Roughly 12,900 years ago, massive global cooling kicked in abruptly, along with the end of the line for some 35 different mammal species, including the mammoth, as well as the...
Prehistoric plaque may provide link with Stonehenge
Archaeological director Mike Emery believes new evidence shows a direct link between his dig south of Chester and Stonehenge. His team has uncovered a 4,500 year-old limestone plaque at the...
11 January 2009
Bulletin published on 4800-year-old artificial eye
All studies on the 4800-year-old artificial eye from the Burnt City (Iran) have been published in an English-Persian bulletin early last week. "The bulletin contains all comprehensive studies and analysis...
Archaeology project in Amesbury
While internationally-sponsored archaeological work at Stonehenge and Durrington Walls (Wiltshire, England) has seized the public interest, Amesbury's very own project has unobtrusively continued just a short distance away. For the...
Necklaces reveal early man's intelligence
The date when our ancestors first began to use ornaments has once again been under debate. While good evidence exists for the use of natural objects modified as jewellery almost...
More on Stonehenge as a 'giant concert venue'
Rupert Till, an expert in acoustics and music technology at Huddersfield University, West Yorkshire (England), believes the standing stones at Stonehenge had the ideal acoustics to amplify a 'repetitive trance...
The Penwith Moors saga
The moors of the Land's End district of Cornwall (England) are incredibly rich in archaeology. The ritual landscapes of Merry Maidens, Tregeseal and Nine Maidens are superb reminders of a...
Unusual stone formation discovered in Lake Michigan
Stones in a circular formation along with possible ancient carvings have been discovered deep below the surface of Lake Michigan (USA). According to BLDGBLOG, in 2007, Mark Holley, professor of...
Prehistoric stone tools discovered in India
A team of officials led by Director of Archaeology and Museums P. Channa Reddy discovered a great deal of stone tools from the Ketavaram rock art site (India). The team...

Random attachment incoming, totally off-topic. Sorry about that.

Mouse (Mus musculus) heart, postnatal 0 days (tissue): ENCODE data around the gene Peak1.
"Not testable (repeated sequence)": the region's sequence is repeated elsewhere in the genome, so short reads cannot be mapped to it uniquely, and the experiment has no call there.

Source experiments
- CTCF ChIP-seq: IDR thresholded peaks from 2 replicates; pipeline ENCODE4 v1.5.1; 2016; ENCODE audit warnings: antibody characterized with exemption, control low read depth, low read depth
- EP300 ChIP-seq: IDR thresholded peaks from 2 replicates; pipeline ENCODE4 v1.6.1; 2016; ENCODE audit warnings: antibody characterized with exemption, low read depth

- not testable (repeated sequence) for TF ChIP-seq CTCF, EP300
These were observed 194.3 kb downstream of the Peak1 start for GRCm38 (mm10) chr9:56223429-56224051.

Migrants may have settled New World in two groups
Diversity ruled among the first American settlers. Within a relatively short time span, at least two groups of people trekked across a land bridge from Asia to Alaska and then...
Early Irish were just visiting
Ireland's first farmers settled the island later than some sites from Ulster have long suggested, but did so in a short period which may also have seen parallel migration into...
Indian team finds Megalithic Age burial ground
Archaeologists discovered a burial ground dating back to the Megalithic Age at Thazhuthala in Kollam district (India). Excavation by the Department of Archaeology at the site unearthed three chambers separated...
Istanbul's ancient past unearthed
Archaeologists in Istanbul (Turkey) have discovered a grave that proves the city is 6,000 years older than they previously thought. The skeletons of two adults and two children lie curled-up,...
20 January 2009
Neolithic site in Scotland will not hold up bypass
Transport Scotland denied claims that the discovery of a Neolithic settlement would delay a long-awaited bypass on the A96. The Scottish Government body said the Fochabers bypass, estimated to cost...
Time Team uncovers ancient artifacts in Northern Ireland